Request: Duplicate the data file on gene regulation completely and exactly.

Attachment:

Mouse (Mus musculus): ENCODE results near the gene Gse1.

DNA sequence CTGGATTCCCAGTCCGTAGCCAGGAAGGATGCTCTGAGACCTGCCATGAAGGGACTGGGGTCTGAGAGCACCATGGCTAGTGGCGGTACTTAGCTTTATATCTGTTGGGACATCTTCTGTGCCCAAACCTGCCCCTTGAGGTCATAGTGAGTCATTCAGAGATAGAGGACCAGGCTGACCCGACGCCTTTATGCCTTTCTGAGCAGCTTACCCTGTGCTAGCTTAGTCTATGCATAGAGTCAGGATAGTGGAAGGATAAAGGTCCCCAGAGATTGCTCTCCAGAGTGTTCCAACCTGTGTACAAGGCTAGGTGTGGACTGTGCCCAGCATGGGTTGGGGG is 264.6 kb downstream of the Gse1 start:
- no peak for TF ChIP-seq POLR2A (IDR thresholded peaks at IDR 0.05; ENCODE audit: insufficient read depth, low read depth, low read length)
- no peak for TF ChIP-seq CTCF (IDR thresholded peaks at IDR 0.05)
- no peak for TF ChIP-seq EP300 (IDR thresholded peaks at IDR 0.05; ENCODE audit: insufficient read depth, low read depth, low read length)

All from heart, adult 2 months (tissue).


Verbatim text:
Mouse (Mus musculus): ENCODE results near the gene Gse1.

DNA sequence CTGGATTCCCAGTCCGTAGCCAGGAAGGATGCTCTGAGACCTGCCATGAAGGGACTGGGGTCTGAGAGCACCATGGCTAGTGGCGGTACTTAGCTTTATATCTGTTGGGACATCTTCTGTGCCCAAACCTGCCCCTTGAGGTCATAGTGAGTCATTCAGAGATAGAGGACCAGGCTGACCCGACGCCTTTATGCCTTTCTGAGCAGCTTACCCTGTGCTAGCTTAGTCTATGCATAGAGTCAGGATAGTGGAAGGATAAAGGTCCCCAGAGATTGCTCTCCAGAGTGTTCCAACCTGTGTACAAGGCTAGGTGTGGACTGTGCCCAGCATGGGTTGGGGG is 264.6 kb downstream of the Gse1 start:
- no peak for TF ChIP-seq POLR2A (IDR thresholded peaks at IDR 0.05; ENCODE audit: insufficient read depth, low read depth, low read length)
- no peak for TF ChIP-seq CTCF (IDR thresholded peaks at IDR 0.05)
- no peak for TF ChIP-seq EP300 (IDR thresholded peaks at IDR 0.05; ENCODE audit: insufficient read depth, low read depth, low read length)

All from heart, adult 2 months (tissue).